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The 2023 Boston Marathon will feature no shortage of top talent, with 12 former champions expected to take part in the 127th running of the storied event.
But it is a distance-running icon, set to grace the roads from Hopkinton to Boylston Street for the first time ever, that is stealing most of the headlines.
Eliud Kipchoge, the world’s greatest men’s marathoner, will look to conquer another 26.2 miles on Patriots’ Day.
Here’s what you need to know about the legendary runner ahead of his first Boston Marathon.
The credentials of the elite field of men’s and women’s runners on Monday is impressive.
But Kipchoge’s resume speaks for itself.
The 38-year-old Kenyan has shattered multiple records during his running career, posting four of the six fastest marathon finishes in history — including an absurd sub-two-hour performance at the Ineos 1:59 Challenge in Vienna in 2019. He has won 15 of the 17 official marathons that he’s entered.
Along with capturing two Olympic gold medals, Kipchoge holds the official world record in the marathon with a time of 2:01:09, set last September at the 2022 Berlin Marathon.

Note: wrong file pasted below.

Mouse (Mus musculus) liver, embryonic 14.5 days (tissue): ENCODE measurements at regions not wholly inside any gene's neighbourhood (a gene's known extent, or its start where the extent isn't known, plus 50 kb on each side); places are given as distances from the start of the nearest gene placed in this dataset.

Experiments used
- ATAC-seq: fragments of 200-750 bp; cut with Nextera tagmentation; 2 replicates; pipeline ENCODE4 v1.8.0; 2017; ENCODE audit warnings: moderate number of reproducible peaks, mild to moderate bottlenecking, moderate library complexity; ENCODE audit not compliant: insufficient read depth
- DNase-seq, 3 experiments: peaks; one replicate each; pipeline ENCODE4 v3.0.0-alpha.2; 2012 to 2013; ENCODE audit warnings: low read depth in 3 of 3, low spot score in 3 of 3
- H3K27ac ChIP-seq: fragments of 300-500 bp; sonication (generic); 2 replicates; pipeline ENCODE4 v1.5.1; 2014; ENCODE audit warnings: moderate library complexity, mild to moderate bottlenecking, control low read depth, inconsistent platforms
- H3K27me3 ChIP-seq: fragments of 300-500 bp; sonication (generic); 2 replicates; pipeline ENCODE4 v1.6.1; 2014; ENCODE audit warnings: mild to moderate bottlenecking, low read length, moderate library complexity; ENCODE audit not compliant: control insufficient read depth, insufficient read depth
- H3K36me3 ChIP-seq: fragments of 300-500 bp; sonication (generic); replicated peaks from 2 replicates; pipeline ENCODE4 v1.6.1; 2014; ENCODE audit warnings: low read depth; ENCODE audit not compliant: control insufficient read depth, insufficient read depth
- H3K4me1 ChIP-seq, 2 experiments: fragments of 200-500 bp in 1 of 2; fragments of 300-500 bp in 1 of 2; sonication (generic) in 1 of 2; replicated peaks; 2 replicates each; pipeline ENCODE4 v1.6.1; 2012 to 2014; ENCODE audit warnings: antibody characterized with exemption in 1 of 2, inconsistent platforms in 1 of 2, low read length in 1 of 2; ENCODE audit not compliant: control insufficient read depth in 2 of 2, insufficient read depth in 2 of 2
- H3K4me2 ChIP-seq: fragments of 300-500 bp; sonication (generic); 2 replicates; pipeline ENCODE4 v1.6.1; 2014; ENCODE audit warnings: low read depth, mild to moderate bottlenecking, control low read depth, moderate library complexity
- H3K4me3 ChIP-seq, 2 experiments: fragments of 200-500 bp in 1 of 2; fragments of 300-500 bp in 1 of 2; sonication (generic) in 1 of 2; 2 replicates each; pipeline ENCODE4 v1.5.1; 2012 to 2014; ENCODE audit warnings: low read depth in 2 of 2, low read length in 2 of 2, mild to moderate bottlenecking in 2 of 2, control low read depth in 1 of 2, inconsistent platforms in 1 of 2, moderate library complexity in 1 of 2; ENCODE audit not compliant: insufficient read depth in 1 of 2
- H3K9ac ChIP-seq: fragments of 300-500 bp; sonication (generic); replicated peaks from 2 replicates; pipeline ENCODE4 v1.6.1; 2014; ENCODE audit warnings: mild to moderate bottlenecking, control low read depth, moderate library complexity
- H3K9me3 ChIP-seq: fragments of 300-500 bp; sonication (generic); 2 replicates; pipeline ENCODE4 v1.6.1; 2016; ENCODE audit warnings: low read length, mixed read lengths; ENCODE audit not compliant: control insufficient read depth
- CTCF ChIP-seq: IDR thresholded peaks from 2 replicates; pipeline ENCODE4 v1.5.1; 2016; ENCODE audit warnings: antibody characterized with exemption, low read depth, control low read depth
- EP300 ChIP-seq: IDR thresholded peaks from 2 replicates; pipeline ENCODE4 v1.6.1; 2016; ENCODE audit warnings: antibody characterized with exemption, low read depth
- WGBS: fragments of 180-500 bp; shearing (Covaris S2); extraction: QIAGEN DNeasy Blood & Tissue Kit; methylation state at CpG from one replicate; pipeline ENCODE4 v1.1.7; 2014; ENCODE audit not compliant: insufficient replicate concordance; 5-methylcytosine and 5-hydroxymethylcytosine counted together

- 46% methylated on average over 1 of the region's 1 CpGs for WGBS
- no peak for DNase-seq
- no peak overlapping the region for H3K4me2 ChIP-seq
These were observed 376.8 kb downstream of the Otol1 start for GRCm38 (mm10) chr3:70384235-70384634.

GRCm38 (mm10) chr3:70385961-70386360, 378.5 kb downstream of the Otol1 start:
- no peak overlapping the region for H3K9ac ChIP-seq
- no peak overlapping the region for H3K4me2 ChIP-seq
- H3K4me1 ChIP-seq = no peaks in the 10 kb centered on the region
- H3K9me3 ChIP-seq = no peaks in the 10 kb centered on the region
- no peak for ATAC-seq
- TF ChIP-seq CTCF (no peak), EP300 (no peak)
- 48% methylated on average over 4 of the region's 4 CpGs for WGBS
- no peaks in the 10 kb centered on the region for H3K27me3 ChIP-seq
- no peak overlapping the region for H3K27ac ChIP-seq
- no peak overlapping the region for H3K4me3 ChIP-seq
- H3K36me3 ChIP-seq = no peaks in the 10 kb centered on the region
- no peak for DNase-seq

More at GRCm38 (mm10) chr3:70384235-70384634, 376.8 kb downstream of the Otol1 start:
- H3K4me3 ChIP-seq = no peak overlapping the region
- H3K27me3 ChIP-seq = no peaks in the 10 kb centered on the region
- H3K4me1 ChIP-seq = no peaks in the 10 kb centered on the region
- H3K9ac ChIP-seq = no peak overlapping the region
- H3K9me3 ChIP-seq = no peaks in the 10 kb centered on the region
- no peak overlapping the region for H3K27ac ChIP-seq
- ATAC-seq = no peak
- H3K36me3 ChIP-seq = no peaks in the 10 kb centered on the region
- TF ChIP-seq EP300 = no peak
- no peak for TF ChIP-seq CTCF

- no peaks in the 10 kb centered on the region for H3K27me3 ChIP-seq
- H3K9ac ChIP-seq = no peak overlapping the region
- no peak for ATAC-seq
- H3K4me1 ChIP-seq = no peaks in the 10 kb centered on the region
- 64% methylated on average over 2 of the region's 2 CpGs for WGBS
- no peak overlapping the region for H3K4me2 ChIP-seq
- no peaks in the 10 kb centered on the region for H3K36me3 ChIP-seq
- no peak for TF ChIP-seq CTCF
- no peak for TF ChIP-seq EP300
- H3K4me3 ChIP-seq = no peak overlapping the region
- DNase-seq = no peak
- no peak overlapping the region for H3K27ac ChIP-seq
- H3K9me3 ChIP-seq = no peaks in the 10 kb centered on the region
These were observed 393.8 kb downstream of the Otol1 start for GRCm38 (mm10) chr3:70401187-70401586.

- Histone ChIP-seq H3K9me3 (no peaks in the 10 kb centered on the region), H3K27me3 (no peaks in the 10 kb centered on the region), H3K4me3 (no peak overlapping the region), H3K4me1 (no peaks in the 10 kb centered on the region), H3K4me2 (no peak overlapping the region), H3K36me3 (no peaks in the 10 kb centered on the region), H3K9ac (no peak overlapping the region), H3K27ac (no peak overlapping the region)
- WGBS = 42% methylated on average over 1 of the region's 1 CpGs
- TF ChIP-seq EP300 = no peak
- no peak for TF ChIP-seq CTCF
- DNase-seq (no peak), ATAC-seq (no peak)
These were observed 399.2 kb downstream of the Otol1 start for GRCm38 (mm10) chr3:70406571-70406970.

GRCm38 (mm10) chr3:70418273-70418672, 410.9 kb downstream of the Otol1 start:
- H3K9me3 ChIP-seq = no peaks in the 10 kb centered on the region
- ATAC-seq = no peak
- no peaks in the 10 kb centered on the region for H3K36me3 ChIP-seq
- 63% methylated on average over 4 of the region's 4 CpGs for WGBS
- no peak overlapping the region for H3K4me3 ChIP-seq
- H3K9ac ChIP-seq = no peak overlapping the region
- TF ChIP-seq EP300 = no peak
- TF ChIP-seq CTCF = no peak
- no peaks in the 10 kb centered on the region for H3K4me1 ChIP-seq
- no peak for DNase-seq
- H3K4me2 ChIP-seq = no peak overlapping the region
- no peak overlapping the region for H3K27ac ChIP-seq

Kipchoge’s world-record showing in Berlin was so impressive that he had time to hug his trainer, Patrick Sang, pose for photos and wave a Kenyan flag before the second-place finisher, Mark Korir, crossed the finish line .. a whopping 4:49 later.
Back in December, Kipchoge described the Boston Marathon as part of his “bucket list,” according to John Powers of The Boston Globe. Boston will stand as the fifth of the six major marathons (Boston, New York, London, Berlin, Tokyo, Chicago) that Kipchoge has run.
During his previous forays in those primetime events, Kipchoge has won the London and Berlin marathons four times each, along with individual victories at both Tokyo and Chicago.
And even at his age, Kipchoge still has his sights set on taking home an unprecedented third gold medal at the 2024 Olympic Games in Paris.
Kipchoge lining up with the rest of the men’s elites on Monday morning stands as the culmination of an extensive effort by the Boston Athletic Association (BAA) to get the running legend to such a premier event.
It was an objective so integral to the BAA’s planning that the quest to get Kipchoge to sign on for the 127th annual race was given a codename: “Project Eagle”.
Of course, given Kipchoge’s own internal quest to win all six major marathons, heading to New England was all but inevitable.